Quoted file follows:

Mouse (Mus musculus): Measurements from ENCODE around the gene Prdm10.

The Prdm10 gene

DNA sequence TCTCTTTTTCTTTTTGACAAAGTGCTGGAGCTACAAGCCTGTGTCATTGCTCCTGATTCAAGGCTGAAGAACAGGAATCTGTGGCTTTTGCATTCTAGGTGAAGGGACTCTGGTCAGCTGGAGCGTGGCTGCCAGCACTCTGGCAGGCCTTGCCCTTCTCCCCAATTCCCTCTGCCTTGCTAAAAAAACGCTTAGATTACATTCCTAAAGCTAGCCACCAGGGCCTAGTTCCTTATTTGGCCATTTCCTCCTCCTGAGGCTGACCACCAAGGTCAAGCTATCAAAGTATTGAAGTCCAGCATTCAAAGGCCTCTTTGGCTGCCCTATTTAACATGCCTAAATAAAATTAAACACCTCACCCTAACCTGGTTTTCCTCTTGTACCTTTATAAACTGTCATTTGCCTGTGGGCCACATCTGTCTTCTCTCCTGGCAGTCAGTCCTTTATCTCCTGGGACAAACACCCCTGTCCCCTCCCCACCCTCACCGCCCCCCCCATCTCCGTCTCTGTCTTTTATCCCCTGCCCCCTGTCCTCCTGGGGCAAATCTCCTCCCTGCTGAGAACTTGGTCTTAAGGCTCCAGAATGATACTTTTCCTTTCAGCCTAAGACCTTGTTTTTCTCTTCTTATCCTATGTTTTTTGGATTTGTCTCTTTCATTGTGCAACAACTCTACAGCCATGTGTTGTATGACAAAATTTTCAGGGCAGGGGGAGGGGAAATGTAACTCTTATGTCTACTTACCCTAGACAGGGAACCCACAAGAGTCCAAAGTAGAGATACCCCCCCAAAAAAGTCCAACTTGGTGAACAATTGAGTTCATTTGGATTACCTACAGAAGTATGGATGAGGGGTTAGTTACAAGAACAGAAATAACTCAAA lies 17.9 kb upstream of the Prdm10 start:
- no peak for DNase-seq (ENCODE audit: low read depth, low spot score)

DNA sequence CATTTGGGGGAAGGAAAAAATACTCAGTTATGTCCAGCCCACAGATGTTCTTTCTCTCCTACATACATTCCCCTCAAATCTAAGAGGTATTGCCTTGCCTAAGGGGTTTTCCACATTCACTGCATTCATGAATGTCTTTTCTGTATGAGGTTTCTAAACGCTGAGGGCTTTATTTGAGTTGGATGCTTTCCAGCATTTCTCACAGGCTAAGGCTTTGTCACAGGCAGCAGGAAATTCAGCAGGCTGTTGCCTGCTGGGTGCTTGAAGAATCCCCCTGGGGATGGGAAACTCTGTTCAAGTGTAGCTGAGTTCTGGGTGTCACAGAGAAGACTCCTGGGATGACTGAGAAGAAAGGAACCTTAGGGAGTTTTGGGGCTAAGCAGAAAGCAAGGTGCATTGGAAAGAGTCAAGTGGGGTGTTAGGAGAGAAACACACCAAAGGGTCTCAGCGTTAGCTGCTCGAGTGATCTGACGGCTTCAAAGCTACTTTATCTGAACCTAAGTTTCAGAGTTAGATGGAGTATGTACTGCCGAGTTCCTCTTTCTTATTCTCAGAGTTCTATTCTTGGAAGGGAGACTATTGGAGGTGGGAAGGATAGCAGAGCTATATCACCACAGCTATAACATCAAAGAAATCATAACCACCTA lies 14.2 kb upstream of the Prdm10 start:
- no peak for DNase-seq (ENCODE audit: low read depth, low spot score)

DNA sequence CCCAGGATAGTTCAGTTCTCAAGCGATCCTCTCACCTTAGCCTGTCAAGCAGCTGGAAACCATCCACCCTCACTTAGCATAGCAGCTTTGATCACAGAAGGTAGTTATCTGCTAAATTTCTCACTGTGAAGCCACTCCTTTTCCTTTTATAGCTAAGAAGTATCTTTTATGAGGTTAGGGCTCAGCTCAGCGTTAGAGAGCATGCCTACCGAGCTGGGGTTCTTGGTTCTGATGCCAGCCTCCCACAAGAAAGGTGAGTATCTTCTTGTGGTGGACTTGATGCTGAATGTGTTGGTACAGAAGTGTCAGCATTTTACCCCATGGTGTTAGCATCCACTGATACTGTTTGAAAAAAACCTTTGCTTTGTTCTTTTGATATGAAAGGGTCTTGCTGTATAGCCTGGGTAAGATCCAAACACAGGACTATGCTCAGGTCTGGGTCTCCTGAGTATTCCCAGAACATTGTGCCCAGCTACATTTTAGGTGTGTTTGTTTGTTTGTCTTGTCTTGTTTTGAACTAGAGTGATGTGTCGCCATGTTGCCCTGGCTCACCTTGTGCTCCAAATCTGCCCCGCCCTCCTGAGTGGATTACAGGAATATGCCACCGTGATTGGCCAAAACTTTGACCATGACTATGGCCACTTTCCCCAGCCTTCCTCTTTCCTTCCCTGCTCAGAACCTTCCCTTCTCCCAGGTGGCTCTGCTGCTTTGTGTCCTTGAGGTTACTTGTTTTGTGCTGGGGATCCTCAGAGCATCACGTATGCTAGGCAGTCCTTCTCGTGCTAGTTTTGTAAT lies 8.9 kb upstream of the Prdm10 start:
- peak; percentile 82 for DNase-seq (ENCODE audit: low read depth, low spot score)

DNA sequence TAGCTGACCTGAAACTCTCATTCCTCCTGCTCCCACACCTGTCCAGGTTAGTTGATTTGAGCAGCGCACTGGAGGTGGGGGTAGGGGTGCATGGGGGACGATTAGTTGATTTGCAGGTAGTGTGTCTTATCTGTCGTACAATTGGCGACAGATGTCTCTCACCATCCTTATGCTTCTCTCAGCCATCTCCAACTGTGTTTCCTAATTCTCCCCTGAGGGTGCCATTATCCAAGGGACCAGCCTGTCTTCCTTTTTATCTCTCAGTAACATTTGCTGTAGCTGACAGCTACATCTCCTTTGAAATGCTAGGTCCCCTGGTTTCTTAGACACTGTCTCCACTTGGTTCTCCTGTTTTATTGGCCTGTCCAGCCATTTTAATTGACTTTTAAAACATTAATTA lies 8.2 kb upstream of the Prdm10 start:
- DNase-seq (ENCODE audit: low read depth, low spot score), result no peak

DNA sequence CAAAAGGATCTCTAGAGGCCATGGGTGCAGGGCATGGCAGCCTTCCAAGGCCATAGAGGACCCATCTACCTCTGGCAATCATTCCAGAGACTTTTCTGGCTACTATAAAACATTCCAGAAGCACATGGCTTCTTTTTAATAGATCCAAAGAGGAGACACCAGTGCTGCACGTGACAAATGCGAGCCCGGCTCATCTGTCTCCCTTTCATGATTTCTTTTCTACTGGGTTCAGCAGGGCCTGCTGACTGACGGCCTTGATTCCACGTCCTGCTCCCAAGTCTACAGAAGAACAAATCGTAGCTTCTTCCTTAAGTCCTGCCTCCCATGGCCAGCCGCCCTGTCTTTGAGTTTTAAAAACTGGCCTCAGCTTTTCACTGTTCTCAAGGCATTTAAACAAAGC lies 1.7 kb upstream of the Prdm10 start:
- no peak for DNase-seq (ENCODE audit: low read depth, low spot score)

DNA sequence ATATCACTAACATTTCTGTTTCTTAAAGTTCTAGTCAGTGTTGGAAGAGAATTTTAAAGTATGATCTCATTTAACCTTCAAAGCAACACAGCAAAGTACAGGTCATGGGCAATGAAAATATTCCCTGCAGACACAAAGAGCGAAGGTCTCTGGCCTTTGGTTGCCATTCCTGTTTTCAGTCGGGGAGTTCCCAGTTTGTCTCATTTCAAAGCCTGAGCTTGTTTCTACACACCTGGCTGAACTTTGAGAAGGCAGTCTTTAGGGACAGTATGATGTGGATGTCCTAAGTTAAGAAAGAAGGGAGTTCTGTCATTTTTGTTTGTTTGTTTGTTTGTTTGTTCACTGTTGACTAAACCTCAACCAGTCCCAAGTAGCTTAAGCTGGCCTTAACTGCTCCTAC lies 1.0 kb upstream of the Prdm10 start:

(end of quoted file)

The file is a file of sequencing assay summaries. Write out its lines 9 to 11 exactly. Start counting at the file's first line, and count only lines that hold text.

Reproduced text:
DNA sequence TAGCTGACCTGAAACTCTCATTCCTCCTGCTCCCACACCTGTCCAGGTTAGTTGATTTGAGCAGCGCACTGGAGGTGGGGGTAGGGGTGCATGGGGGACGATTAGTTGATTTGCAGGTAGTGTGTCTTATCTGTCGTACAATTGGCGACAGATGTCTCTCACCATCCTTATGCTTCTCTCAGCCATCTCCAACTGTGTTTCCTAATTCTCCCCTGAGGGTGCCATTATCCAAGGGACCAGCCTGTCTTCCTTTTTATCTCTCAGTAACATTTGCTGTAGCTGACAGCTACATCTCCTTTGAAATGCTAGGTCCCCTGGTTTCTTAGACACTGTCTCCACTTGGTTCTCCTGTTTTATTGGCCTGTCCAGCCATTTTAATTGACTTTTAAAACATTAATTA lies 8.2 kb upstream of the Prdm10 start:
- DNase-seq (ENCODE audit: low read depth, low spot score), result no peak

DNA sequence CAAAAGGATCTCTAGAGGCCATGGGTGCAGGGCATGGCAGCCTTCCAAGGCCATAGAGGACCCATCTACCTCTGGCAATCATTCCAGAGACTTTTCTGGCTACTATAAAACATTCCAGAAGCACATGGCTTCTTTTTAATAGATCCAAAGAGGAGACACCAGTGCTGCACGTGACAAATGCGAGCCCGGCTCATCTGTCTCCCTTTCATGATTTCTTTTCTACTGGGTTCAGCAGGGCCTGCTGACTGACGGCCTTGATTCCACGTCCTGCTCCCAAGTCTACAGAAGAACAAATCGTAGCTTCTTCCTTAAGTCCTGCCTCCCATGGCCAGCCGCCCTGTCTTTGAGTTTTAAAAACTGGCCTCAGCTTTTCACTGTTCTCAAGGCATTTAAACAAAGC lies 1.7 kb upstream of the Prdm10 start: